When you are referred to as being off the wall, it doesn’t necessarily carry positive connotations. But to scuba divers who have descended over the sheer vertical facades that surround the world’s landmasses — from the largest continents to the tiniest islands — being off the wall is a sensation like no other. My first off-the-wall diving experience was one I’ll hold dear forever.
After a short boat ride to the site, we entered the water and snorkeled to the mooring line. Once ready, the dive guide signaled for the group to descend. We slowly drifted toward the bottom, using the mooring line as a reference.
Unable to see the wall as we descended, I tried to visualize what it would be like. More experienced divers had talked about the wall as if it were some sort of magical, mysterious domain. The anticipation triggered anxiety. As my fins contacted the powdery sand at the bottom of the mooring line, I checked my depth gauge. Fifty-two feet.
After exchanging the standard “OKs,” the guide motioned for us to follow. In single file we headed into a crevice of large coral formations grown together overhead. Part way in the crevice darkened to a tunnel. Shimmering streaks of sunlight filtered from cracks in the ceiling. Still anxious about my first time wall diving, I focused on the cobalt-blue oval that penetrated the darkness 20 feet (6 m) ahead.
The guide exited the yard-wide opening and swam to the side, leaving an unobstructed panorama of the clearest, deepest, bluest water one could imagine.
My heart skipped a beat. My eyes strained to adjust to the shafts of sunlight streaming from above and melting into the shadowy depths below. To the sides in either direction was a vertical facade — nearly straight up and straight down — adorned with brilliantly colored sponges of all shapes and sizes. Thirty feet (9 m) of coral towered above us like a fortress, separating the sand bottom that extends from shore and the open ocean that beckons beyond.
What lay below was even more mesmerizing — hundreds, even thousands, of feet of vertical wall, blanketed with coral and sponges. It was like leaning out the window of a skyscraper and peering at the side of the building stretching downward to an invisible street below. Beyond the wall was an endless expanse of shimmering blue.
My first inclination was to retreat, in fear of drifting into the depths. But a couple of short blasts of air into my buoyancy compensator (BC) provided reassuring neutral buoyancy. I hovered motionless, awestricken by the surroundings. Finally, I was diving the wall.
Then and there, wall diving became my favorite type of diving adventure, and it still is. Since that memorable moment off Seven Mile Beach in Grand Cayman I have dived walls all over the globe, from the Caribbean to Hawaii and Indonesia to Galapagos. Some walls are more intriguing than others, but I never have dived a wall that I haven’t enjoyed.
After that first wall diving experience I went on to dive a different site along the wall every day of that weeklong vacation, and no two were the same. Sure, many had similar characteristics, but each wall has its own personality, features and residents.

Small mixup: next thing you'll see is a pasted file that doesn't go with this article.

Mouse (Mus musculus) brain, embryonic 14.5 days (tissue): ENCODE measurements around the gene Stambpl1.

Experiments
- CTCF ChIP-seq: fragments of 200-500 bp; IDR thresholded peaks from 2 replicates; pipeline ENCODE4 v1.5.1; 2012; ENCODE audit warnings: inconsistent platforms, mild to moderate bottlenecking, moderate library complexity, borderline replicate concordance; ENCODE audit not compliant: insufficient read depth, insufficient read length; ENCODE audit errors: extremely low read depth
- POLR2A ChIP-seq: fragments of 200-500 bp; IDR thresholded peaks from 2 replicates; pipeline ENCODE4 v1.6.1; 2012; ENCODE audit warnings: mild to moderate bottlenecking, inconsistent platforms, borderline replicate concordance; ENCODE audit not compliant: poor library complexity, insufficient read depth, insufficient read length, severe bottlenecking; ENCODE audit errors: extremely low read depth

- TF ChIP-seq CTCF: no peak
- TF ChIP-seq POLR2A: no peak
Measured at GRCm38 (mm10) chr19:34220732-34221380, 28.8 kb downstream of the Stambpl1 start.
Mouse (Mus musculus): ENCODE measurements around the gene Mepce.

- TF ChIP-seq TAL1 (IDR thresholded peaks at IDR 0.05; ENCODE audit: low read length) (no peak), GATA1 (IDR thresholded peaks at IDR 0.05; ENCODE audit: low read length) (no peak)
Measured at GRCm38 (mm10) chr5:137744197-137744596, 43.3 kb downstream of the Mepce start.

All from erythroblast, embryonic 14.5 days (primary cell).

Many of the wall diving sites along Grand Cayman’s Seven Mile Beach begin in 50 feet (15 m) of water. After descending the mooring line, divers navigate short coral tunnels or crevices before emerging on the face of the wall at around 80 feet (24 m). From there the guide leads you along the vertical facade to nearly 100 feet (30 m), around coral outcroppings and through tunneling crevices encrusted with brilliant sponges and vibrant coral, before beginning a slow exploratory ascent back to the top of the wall and the mooring line where you started.
The North Wall of Grand Cayman, that famed drop-off that skirts the island’s north shore, begins slightly deeper; the top of the wall at many sites is 60-70 feet (18-21 m). The contour is somewhat different as well. The swim from the sandy bottom at the mooring line to the point on the wall where you look down and see nothing but blue water is often reached through sandy-bottomed ravines. The face of the wall is more convoluted than the Westside wall.
The criteria that set walls apart are the depth at which the wall begins, its distance from shore and the sheerness and contour of the facade.
With a few exceptions, walls in the Caribbean begin at depths in the 40- to 60-foot (12- to 18-m) range, are within a couple miles of shore and display a variety of slopes and contours. One notable exception is the Great Wall off Little Cayman’s north coast; it begins in 15-20 feet (5-6 m) of water, is perfectly vertical — straight up and straight down — and is close to shore. Diving the Great Wall is like scaling the side of a skyscraper, except this skyscraper is covered with marine life.
Walls in the South Pacific generally begin shallower and closer to shore. In Indonesia and Papua New Guinea for example, it is not uncommon for the lip of the wall to be only a few feet (1-2 m) beneath the surface and within swimming distance from shore, with the bottom of the wall descending to hundreds or even thousands of feet.
The sheerness and contour of a wall varies from country to country and site to site. Like the Great Wall, some walls are perfectly sheer, with holes and crevices large enough for only tiny marine creatures to take up residence. Other walls are honeycombed with tunnels, crevices and swim-throughs, creating a maze of interconnected passageways, some too small to navigate, others forming large rooms in the face of the wall.
Walls are often stair-stepped with terraces every 100 feet (30 m) or so of depth. They range from moderately sloping to straight up and down. Every wall holds a new adventure and a new challenge.
Although the wall diving most people rave about is found in tropical waters, sheer vertical facades exist at inland dive sites throughout North America as well. Just about every former stone quarry that has been transformed into a dive destination contains at least one wall. Often the perimeter of the quarry is a vertical face that extends from a few yards (3-5 m) below the surface, all the way to the bottom. Visibility may not be as clear and the marine life as varied and colorful as that experienced when diving tropical walls, but quarry walls are a good place to learn and practice wall diving techniques.